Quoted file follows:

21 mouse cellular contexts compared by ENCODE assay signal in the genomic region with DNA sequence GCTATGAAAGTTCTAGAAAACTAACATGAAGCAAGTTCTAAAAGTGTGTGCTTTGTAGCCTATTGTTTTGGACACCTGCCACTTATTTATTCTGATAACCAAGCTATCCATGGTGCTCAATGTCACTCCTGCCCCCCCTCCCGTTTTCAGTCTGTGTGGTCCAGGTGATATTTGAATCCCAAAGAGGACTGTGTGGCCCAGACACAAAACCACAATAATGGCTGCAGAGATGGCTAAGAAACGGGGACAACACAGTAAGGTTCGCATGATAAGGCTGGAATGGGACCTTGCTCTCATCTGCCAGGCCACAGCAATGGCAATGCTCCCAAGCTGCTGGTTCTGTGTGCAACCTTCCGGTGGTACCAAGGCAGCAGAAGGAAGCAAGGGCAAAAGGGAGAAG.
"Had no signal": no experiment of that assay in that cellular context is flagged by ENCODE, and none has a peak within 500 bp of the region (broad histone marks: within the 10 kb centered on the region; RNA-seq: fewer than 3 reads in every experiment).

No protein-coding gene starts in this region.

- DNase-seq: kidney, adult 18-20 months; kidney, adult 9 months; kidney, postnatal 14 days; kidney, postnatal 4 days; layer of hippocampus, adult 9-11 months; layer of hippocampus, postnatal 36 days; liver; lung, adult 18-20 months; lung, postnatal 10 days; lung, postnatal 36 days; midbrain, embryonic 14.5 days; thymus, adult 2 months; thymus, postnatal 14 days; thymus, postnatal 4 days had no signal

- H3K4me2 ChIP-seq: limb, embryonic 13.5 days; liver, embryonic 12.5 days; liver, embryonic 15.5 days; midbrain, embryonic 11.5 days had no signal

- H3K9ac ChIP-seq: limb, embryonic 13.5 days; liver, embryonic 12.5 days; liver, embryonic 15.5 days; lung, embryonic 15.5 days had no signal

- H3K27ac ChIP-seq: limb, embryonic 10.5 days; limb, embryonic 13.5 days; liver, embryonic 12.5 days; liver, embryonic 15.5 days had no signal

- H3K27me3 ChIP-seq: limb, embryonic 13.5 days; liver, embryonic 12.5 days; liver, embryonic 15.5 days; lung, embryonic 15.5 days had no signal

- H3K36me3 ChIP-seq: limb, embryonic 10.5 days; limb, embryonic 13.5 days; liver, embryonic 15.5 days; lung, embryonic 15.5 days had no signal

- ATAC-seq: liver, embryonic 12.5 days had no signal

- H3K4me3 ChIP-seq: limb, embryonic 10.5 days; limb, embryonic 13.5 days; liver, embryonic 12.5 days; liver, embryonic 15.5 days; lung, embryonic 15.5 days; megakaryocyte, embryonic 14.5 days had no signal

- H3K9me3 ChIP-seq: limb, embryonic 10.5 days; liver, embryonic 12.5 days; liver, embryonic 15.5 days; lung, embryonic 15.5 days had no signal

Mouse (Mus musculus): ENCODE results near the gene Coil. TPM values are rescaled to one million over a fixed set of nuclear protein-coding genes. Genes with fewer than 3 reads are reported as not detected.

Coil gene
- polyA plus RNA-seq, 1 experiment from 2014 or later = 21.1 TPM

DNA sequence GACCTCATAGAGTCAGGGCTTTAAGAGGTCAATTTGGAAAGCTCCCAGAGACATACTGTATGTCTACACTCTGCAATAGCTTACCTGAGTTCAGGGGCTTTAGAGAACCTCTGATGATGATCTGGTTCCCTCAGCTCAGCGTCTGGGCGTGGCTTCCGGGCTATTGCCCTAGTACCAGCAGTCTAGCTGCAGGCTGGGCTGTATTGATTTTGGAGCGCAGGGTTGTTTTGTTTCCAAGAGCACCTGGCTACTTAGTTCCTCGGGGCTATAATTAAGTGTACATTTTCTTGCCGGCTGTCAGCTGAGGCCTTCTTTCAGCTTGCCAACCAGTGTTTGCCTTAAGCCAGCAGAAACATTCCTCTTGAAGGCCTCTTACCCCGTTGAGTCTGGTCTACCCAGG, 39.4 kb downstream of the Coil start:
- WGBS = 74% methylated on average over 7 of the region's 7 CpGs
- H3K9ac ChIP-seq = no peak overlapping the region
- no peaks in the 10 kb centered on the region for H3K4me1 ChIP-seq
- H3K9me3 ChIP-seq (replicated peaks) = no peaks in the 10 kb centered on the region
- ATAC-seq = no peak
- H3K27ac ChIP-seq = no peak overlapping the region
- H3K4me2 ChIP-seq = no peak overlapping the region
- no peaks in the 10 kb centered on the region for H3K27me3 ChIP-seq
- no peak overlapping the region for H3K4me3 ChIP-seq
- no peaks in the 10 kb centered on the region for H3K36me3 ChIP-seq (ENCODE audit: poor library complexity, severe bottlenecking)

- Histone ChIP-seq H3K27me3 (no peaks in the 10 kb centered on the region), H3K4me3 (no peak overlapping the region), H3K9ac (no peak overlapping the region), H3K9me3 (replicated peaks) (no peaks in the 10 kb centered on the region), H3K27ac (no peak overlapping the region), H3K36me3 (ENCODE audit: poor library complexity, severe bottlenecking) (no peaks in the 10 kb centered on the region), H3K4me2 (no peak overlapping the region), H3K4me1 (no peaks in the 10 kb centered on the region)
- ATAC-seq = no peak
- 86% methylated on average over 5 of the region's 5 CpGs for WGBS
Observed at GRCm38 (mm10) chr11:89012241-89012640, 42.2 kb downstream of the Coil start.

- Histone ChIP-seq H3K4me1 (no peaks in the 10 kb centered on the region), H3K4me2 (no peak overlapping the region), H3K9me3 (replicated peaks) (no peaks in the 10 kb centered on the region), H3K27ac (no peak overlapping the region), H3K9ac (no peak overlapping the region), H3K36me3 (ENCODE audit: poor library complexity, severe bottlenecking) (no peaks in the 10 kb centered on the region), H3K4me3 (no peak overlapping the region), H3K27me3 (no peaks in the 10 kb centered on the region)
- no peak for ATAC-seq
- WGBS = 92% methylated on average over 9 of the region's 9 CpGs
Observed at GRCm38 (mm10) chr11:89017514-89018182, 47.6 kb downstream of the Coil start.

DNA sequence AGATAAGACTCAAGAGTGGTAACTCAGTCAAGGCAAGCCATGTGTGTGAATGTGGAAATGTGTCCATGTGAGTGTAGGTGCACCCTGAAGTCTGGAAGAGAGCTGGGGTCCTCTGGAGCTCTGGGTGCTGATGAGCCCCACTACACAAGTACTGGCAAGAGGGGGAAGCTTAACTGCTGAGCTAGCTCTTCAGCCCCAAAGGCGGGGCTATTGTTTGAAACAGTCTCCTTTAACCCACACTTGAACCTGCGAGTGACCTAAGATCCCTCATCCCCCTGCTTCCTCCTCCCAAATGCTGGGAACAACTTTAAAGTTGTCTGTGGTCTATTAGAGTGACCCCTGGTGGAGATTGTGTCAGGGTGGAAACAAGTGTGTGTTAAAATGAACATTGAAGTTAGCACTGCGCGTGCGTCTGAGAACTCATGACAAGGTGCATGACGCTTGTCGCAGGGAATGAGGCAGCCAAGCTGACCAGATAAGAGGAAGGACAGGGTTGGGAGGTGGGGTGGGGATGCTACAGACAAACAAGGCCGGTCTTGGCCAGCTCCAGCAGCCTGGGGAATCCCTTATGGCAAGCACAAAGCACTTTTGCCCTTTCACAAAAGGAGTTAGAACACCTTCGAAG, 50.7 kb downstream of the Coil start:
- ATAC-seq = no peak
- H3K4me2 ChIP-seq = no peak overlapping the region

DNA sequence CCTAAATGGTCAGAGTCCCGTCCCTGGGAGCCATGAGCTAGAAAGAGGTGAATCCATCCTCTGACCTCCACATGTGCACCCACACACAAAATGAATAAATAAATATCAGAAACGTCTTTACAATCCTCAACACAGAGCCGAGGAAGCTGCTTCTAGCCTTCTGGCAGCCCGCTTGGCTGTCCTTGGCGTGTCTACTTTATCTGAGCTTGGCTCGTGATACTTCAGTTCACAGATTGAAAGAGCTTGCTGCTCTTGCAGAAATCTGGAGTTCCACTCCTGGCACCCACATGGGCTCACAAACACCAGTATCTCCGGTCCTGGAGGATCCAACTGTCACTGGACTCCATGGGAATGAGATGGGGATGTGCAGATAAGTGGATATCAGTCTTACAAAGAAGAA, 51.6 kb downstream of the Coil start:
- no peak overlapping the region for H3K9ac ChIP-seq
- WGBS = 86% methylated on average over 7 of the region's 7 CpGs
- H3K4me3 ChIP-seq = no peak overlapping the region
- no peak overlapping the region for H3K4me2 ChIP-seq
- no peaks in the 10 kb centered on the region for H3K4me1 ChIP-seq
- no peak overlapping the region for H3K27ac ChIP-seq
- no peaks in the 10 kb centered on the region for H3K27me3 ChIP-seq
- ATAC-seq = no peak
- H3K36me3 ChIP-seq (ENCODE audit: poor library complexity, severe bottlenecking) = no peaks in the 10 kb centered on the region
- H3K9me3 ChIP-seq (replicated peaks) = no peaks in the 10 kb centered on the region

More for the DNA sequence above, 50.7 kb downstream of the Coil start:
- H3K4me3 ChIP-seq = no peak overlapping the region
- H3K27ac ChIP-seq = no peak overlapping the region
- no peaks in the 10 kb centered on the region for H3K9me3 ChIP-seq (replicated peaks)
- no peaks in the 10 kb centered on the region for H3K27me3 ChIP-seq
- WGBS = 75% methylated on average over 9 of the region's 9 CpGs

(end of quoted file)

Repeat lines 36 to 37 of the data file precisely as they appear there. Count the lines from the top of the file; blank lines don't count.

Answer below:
- ATAC-seq = no peak
- H3K4me2 ChIP-seq = no peak overlapping the region